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Newsgroups: lugnet.robotics
From: (Dave Baum)
X-Real-Life-Name: Dave Baum
Subject: Thoughts on NQC for Scout
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Message-ID: <>
Date: Sat, 20 Nov 1999 17:57:30 GMT
Lines: 55

With the advent of the Scout SDK, several people have asked me if I plan
on making NQC available for Scout.  I thought it would be appropriate to
summarize my position on this and post it...

The Scout SDK looks quite interesting - clearly the Scout is much more
flexible than initially assumed by most advanced users.  The SDK also
provides a nice set of tools to program the Scout in assembly language
from a PC.

However, for those already using NQC - or those who prefer a C-style
syntax to assembler - the Scout assembler isn't quite enough.  Ideally, I
would like to allow NQC to target the Scout.  However, in order to do this
I will need to know the Scout's download protocol and its bytecode format.

I suspect the official line from Lego is presently something like this:
"use the ScoutDos.exe assembler as a back end for NQC".  This would work
for Windows.  This will not work for the Macintosh or Linux.  Since I use
Macintosh and Linux far more than I use Windows, I have no interest in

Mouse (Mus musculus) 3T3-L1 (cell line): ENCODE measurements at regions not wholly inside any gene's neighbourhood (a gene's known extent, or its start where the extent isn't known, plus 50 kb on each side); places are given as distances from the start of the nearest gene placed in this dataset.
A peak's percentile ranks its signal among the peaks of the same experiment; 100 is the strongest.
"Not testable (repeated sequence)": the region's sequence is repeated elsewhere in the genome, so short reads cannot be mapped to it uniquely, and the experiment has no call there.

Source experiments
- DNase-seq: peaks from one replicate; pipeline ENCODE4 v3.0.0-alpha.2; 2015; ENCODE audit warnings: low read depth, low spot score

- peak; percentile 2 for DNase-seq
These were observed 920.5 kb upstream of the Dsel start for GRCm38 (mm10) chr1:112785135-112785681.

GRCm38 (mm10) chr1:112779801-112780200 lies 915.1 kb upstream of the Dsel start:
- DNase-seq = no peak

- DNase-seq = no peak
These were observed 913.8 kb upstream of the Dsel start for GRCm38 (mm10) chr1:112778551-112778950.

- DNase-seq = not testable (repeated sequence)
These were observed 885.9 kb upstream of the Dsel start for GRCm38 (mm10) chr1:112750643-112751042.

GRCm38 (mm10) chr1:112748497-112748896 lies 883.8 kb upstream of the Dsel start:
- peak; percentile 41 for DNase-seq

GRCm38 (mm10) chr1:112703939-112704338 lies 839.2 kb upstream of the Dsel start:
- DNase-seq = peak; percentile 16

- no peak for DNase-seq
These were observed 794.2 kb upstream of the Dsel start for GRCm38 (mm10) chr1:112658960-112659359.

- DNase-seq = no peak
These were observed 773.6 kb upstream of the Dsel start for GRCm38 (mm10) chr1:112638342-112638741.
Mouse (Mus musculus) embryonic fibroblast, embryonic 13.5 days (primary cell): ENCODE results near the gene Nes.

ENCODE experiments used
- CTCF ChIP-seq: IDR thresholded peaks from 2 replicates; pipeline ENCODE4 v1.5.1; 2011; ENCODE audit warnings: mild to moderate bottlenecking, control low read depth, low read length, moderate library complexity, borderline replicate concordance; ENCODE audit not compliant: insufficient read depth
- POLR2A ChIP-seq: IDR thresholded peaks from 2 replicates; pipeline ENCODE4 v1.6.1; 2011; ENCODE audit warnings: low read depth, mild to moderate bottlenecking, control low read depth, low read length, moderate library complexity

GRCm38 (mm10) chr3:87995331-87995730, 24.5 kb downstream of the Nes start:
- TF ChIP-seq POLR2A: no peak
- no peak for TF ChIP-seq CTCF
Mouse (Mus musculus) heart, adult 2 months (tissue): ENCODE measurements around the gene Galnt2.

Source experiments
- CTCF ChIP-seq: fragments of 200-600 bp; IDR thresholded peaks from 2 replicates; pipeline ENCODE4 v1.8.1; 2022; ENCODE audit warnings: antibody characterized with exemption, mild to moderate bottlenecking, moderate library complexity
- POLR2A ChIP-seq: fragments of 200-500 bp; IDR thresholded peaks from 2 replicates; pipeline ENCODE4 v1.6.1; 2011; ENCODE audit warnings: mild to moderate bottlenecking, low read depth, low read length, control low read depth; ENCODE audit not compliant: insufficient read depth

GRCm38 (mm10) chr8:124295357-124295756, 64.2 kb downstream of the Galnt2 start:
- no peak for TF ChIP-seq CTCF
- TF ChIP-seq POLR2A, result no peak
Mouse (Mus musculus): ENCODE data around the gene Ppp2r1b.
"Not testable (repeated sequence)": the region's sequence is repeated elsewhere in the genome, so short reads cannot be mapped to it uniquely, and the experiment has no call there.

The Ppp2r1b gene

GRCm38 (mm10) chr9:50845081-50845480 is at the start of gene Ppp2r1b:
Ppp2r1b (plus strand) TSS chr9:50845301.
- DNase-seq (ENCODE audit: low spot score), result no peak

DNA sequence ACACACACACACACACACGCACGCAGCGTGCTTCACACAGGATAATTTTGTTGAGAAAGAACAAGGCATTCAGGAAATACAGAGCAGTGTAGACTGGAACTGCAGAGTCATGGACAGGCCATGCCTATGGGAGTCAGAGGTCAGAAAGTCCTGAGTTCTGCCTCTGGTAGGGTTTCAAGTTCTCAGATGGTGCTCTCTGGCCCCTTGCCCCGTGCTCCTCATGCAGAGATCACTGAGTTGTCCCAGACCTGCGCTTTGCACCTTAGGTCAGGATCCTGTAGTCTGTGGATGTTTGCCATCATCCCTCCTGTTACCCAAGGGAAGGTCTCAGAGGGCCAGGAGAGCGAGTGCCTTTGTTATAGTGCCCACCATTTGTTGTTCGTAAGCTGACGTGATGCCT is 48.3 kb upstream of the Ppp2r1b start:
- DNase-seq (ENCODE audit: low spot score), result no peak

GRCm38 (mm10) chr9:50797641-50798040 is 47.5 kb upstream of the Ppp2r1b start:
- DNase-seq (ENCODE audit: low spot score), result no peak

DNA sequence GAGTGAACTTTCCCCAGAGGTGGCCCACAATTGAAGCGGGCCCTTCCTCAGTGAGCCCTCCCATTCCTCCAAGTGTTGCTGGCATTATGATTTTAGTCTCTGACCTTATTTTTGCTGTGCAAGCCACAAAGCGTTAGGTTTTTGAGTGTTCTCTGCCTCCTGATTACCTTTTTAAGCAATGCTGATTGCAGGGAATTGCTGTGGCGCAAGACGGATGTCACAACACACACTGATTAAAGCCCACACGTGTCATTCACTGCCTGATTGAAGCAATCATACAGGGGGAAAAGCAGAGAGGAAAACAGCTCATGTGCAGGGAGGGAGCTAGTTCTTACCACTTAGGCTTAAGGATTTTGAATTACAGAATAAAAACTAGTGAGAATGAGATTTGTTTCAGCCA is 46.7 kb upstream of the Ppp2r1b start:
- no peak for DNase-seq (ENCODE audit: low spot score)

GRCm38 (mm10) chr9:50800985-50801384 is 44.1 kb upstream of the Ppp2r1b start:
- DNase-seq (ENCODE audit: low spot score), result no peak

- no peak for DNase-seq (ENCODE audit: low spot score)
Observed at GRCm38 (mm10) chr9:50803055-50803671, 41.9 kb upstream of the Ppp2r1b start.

creating a Windows-only solution.  If it can't be made portable, I don't
want to write it.  

Similarly, the ScoutDOS.exe has some significant limitations in its
license.  Anything developed with it cannot be used in any way with
commercial implications.  That's pretty broad.  Perhaps unenforceably
broad.  NQC is free software - and its current licensing is incompatible
with the Scout SDK license.  I do not want to create "NQC for Scout" such
that it is no longer free software and requires the user to carry the
baggage of the Scout SDK license.

As I see it, there are three alternatives here:

1) Hack it - specifically hack the download protocol and bytecodes.  This
is the path that was taken for the RCX, and it really didn't take very
long, but then again several people were highly motivated to crack it.  At
this point, I've got an RCX and I'm not that motivated to crack the
Scout.  I'm willing to add Scout support to NQC (which is by no means a
trivial task), but I see no reason to make it more tedious by hacking the
protocols as well.

2) Get official information from Lego.  Quite simply, I don't see what
Lego has to gain by keeping the download protocol and bytecodes secret. 
They will come out eventually - why not use this as an opportunity for
Lego to demontstrate that they are willing to support the notion of open
software for their programmable products.

3) Forget it - no NQC for Scout.  Personally this is OK with me.  I have
more than enough RCX's and don't need to use a Scout for possible
expansion.  The Scout can do some interesting things, but nothing
compelling enough for me to abandon using the RCX as my primary
programmable brick.

Dave Baum

reply to: dbaum at enteract dot com

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